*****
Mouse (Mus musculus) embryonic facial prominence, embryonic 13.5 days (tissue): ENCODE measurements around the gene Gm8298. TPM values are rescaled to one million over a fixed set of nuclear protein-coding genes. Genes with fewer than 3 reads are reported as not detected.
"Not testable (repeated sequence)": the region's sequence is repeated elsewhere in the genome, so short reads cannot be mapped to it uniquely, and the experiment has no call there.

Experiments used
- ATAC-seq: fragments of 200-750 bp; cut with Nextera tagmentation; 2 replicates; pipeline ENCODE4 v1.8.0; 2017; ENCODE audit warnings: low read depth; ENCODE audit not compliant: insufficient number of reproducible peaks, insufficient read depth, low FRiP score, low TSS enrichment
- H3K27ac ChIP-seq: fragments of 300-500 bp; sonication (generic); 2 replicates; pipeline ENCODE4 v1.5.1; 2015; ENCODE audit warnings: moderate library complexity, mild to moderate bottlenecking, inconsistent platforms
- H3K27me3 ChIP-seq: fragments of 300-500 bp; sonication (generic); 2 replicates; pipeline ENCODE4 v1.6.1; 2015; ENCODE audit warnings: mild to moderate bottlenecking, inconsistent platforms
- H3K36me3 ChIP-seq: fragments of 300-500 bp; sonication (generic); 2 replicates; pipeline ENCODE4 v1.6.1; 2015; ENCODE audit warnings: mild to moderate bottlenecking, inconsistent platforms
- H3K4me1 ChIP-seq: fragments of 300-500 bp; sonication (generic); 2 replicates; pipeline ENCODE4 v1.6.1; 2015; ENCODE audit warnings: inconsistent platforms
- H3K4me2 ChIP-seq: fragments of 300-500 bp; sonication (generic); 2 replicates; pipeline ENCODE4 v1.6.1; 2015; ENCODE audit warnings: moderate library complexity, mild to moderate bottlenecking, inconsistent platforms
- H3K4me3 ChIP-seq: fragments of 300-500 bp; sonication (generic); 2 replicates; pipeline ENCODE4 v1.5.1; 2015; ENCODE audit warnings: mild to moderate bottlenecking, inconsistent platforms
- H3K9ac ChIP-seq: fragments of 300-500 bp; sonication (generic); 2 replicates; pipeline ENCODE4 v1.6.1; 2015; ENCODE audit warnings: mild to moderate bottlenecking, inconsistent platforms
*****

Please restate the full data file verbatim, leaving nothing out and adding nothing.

Mouse (Mus musculus) embryonic facial prominence, embryonic 13.5 days (tissue): ENCODE measurements around the gene Gm8298. TPM values are rescaled to one million over a fixed set of nuclear protein-coding genes. Genes with fewer than 3 reads are reported as not detected.
"Not testable (repeated sequence)": the region's sequence is repeated elsewhere in the genome, so short reads cannot be mapped to it uniquely, and the experiment has no call there.

Experiments used
- ATAC-seq: fragments of 200-750 bp; cut with Nextera tagmentation; 2 replicates; pipeline ENCODE4 v1.8.0; 2017; ENCODE audit warnings: low read depth; ENCODE audit not compliant: insufficient number of reproducible peaks, insufficient read depth, low FRiP score, low TSS enrichment
- H3K27ac ChIP-seq: fragments of 300-500 bp; sonication (generic); 2 replicates; pipeline ENCODE4 v1.5.1; 2015; ENCODE audit warnings: moderate library complexity, mild to moderate bottlenecking, inconsistent platforms
- H3K27me3 ChIP-seq: fragments of 300-500 bp; sonication (generic); 2 replicates; pipeline ENCODE4 v1.6.1; 2015; ENCODE audit warnings: mild to moderate bottlenecking, inconsistent platforms
- H3K36me3 ChIP-seq: fragments of 300-500 bp; sonication (generic); 2 replicates; pipeline ENCODE4 v1.6.1; 2015; ENCODE audit warnings: mild to moderate bottlenecking, inconsistent platforms
- H3K4me1 ChIP-seq: fragments of 300-500 bp; sonication (generic); 2 replicates; pipeline ENCODE4 v1.6.1; 2015; ENCODE audit warnings: inconsistent platforms
- H3K4me2 ChIP-seq: fragments of 300-500 bp; sonication (generic); 2 replicates; pipeline ENCODE4 v1.6.1; 2015; ENCODE audit warnings: moderate library complexity, mild to moderate bottlenecking, inconsistent platforms
- H3K4me3 ChIP-seq: fragments of 300-500 bp; sonication (generic); 2 replicates; pipeline ENCODE4 v1.5.1; 2015; ENCODE audit warnings: mild to moderate bottlenecking, inconsistent platforms
- H3K9ac ChIP-seq: fragments of 300-500 bp; sonication (generic); 2 replicates; pipeline ENCODE4 v1.6.1; 2015; ENCODE audit warnings: mild to moderate bottlenecking, inconsistent platforms